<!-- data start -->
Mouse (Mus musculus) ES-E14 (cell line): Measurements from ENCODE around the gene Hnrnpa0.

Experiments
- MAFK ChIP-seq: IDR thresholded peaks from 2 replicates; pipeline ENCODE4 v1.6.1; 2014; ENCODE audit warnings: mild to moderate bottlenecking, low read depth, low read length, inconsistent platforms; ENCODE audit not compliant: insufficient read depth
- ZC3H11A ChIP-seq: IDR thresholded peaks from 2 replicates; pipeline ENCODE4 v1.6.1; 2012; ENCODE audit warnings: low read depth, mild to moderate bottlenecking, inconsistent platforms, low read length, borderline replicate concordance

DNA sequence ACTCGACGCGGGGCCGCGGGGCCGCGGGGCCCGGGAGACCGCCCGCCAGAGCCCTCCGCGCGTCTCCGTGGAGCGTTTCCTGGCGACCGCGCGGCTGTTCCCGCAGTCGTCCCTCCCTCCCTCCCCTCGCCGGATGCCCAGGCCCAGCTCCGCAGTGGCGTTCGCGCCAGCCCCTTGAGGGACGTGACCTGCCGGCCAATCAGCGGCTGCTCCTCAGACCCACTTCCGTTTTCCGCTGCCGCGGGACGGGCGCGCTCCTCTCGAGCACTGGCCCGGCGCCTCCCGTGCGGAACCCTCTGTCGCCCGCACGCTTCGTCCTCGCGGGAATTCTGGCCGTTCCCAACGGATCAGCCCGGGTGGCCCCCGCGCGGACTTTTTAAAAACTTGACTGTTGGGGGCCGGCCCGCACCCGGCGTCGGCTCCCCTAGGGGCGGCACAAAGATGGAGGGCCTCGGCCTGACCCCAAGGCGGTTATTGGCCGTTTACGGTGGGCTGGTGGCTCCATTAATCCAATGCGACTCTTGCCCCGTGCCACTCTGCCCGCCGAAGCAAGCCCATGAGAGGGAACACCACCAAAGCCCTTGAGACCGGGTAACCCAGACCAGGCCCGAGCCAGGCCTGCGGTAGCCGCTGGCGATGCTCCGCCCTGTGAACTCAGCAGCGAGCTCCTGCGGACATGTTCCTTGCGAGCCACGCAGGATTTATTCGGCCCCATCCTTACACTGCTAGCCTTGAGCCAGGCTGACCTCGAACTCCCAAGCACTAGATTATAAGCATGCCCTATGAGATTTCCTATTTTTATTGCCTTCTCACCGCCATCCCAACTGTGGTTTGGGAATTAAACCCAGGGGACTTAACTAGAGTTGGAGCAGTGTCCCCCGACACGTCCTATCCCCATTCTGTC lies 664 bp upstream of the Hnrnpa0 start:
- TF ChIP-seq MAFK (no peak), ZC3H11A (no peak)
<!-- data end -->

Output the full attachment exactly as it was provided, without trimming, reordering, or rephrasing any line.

Mouse (Mus musculus) ES-E14 (cell line): Measurements from ENCODE around the gene Hnrnpa0.

Experiments
- MAFK ChIP-seq: IDR thresholded peaks from 2 replicates; pipeline ENCODE4 v1.6.1; 2014; ENCODE audit warnings: mild to moderate bottlenecking, low read depth, low read length, inconsistent platforms; ENCODE audit not compliant: insufficient read depth
- ZC3H11A ChIP-seq: IDR thresholded peaks from 2 replicates; pipeline ENCODE4 v1.6.1; 2012; ENCODE audit warnings: low read depth, mild to moderate bottlenecking, inconsistent platforms, low read length, borderline replicate concordance

DNA sequence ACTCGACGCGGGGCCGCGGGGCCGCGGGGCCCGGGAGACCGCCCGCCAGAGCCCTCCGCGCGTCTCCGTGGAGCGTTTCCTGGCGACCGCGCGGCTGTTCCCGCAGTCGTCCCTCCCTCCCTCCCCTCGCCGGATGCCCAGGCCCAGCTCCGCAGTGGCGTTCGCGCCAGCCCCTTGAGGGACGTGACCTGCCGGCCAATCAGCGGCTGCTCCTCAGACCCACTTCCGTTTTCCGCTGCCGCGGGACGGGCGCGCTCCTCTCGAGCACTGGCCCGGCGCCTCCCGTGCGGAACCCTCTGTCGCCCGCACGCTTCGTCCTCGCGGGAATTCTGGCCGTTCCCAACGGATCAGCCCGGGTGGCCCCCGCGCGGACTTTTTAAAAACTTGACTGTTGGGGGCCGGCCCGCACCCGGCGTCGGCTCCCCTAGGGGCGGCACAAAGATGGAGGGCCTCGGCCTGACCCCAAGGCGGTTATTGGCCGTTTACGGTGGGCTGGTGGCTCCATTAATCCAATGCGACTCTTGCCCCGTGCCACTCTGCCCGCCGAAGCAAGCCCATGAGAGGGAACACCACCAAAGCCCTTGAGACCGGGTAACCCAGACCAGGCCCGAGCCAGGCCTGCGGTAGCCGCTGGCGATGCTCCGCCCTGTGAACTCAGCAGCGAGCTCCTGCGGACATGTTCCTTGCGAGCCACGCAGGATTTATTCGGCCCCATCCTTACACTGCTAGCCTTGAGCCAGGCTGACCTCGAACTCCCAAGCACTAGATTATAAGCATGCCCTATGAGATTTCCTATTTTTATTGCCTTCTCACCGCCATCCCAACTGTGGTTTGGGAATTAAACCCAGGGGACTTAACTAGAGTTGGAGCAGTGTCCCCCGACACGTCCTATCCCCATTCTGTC lies 664 bp upstream of the Hnrnpa0 start:
- TF ChIP-seq MAFK (no peak), ZC3H11A (no peak)